To our knowledge, this is the first report describing a role of the TF gene in corneal diseases. In the study, we investigated the influence of three polymorphisms in the TF gene on the prevalence of KC and FECD in the population of central and eastern Poland. Two of these polymorphisms are located in the 5′ flanking region of these genes and one in 5′-UTR. The role of these polymorphisms is not known, but their locations suggest a possible effect on gene expression level. Our reports revealed that the occurrence of the A/A genotype and the A allele of the g.3296G>A polymorphism of the TF gene was associated with increased occurrence of KC. Moreover, we observed that the presence of the G allele of the g.3296G>A polymorphism of the TF gene decreased KC occurrence. Variation in the TF gene may influence its protein content or activity, resulting in iron accumulation which was showed in KC cornea and increased susceptibility to oxidative injury. We did not find any association between the c.–2G>A polymorphism and KC. Moreover, we found no association between the 3296G>A, g.3481A>G, and c.–2G>A polymorphisms and FECD occurrence.

Results of the genome-wide association study conducted on European and Asian populations detected multiple loci associated with central corneal thickness, the main clinical feature of KC [58, 59]. These regions contain the COL5A1, AVGR8, FOXO1, AKAP13, and ZNF469 genes but do not include the TF gene [5963]. However, our study, the first searching for the association between KC and variability of the TF gene, needs replication in other subpopulation(s), before drawing a definite conclusion on a new locus of KC susceptibility. On the other hand, central corneal thickness is a KC clinical feature, which does not have to be underlined by all genes involved in KC pathogenesis.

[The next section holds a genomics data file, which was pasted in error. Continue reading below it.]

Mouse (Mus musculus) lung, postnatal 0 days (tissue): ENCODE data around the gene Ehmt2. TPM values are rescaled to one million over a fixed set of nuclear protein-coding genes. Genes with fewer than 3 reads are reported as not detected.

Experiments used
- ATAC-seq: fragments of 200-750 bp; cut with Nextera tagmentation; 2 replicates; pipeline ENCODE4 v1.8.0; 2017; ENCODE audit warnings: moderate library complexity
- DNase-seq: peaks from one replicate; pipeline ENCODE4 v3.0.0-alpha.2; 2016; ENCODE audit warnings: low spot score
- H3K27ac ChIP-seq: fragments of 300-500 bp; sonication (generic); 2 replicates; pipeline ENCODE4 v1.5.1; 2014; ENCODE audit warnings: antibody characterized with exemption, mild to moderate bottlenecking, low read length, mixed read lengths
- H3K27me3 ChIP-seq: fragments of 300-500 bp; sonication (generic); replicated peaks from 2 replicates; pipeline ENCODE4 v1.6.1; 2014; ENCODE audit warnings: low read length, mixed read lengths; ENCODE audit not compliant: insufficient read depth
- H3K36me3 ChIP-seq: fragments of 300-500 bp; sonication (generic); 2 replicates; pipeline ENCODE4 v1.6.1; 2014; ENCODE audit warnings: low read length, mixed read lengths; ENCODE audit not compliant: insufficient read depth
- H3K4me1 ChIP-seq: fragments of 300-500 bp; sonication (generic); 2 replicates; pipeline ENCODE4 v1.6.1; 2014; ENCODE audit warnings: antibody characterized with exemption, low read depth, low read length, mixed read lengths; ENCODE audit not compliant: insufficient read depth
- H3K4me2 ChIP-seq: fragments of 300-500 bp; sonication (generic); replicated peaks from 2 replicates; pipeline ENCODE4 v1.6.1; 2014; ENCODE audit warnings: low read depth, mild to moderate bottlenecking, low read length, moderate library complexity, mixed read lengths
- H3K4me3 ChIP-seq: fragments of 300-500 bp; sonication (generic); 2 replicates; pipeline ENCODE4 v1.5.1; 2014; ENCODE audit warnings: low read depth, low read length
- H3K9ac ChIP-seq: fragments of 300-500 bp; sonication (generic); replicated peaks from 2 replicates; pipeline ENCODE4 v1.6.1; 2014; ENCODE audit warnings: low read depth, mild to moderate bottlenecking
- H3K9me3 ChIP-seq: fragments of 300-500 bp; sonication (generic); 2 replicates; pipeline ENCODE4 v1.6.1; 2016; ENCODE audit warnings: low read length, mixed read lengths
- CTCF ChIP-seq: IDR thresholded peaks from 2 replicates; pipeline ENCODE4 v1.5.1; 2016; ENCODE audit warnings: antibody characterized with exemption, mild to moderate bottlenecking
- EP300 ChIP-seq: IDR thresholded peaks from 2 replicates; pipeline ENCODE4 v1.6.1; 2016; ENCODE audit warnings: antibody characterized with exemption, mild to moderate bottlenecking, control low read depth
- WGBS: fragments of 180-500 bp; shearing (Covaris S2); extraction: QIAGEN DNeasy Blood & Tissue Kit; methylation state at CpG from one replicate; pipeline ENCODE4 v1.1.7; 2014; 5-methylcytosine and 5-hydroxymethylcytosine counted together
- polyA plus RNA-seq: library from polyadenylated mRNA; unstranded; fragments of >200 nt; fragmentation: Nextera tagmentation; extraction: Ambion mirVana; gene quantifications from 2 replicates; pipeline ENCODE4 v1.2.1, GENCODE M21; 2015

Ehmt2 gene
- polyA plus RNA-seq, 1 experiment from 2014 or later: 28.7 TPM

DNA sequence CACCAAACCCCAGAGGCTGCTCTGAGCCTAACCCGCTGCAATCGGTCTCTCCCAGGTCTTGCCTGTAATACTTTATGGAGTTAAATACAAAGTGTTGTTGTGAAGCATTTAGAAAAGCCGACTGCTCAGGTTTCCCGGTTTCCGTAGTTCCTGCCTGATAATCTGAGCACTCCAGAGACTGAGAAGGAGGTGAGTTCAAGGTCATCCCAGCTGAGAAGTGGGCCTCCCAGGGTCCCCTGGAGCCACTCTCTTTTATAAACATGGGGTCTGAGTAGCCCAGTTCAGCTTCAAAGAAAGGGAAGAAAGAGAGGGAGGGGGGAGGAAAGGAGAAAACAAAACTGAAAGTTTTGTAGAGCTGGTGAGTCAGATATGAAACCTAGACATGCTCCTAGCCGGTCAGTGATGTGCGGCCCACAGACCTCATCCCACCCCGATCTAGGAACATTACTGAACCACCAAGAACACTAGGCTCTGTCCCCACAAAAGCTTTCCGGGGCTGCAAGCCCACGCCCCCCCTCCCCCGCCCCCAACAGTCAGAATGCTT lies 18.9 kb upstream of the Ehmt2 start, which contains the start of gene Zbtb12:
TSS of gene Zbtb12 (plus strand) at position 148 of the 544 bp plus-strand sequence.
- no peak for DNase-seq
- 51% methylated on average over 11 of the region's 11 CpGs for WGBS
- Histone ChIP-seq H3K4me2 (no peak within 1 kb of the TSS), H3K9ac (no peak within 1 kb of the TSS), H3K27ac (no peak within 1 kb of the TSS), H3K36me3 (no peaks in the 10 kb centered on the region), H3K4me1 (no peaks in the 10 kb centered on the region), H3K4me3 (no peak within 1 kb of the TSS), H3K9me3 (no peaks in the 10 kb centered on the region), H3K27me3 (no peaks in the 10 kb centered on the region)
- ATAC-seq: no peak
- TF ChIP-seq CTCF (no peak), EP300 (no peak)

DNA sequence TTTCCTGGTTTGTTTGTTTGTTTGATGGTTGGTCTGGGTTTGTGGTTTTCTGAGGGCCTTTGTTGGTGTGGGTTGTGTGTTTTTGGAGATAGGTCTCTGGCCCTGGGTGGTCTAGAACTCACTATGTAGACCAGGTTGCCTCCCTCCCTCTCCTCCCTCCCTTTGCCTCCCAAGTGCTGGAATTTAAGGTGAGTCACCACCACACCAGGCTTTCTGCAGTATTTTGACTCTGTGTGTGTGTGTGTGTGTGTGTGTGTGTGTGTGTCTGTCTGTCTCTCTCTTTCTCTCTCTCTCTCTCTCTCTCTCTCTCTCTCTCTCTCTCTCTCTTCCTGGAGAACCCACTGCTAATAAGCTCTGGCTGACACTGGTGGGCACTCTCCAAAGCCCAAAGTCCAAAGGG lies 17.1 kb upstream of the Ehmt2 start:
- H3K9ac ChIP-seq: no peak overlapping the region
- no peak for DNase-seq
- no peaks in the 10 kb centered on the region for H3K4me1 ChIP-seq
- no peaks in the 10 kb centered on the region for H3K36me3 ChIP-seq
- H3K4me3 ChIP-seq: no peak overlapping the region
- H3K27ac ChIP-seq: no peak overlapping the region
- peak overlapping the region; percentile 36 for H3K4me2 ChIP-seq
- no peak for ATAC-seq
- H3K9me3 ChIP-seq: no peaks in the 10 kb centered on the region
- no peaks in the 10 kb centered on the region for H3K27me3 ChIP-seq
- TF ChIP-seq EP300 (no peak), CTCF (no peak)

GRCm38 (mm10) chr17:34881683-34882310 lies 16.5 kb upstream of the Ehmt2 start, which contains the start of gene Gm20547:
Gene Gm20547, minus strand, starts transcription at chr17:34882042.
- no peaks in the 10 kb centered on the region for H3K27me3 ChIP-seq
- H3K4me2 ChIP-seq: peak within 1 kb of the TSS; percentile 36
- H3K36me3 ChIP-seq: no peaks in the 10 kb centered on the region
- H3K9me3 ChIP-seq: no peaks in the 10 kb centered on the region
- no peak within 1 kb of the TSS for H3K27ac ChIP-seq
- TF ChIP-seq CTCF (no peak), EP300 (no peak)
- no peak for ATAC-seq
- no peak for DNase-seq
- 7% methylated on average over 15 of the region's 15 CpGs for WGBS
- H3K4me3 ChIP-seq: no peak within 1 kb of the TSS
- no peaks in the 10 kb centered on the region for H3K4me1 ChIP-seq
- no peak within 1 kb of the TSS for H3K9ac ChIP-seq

Genome-wide linkage analyses identified multiple chromosomal risk regions for FECD, including 5q33.1–q35.2, 9p22.1–9p24.1, 13ptel–13q12.13, and 18q21.2–q21.32 [21, 6467]. Moreover, genome-wide association study on the European population showed only two regions in the transcription factor 4 (TCF4) gene as associated with FECD [68]. Lack of the TF gene in these regions and no association polymorphism mutations in TF locus and FECD susceptibility detected in our studies may suggest that it may not be involved in FECD pathogenesis in the subpopulation under study.

5. Conclusion

The g.3296G>A, g.3481A>G, c.–2G>A and polymorphisms of the TF gene may modulate the risk of keratoconus, by its involvement in altered iron homoeostasis and oxidative stress induction.

Conflict of Interests

The authors report no conflict of interests.


This study was supported by Grants nos. N N402 591840 and N N402 591940 of the Polish Ministry of Science and Higher Education.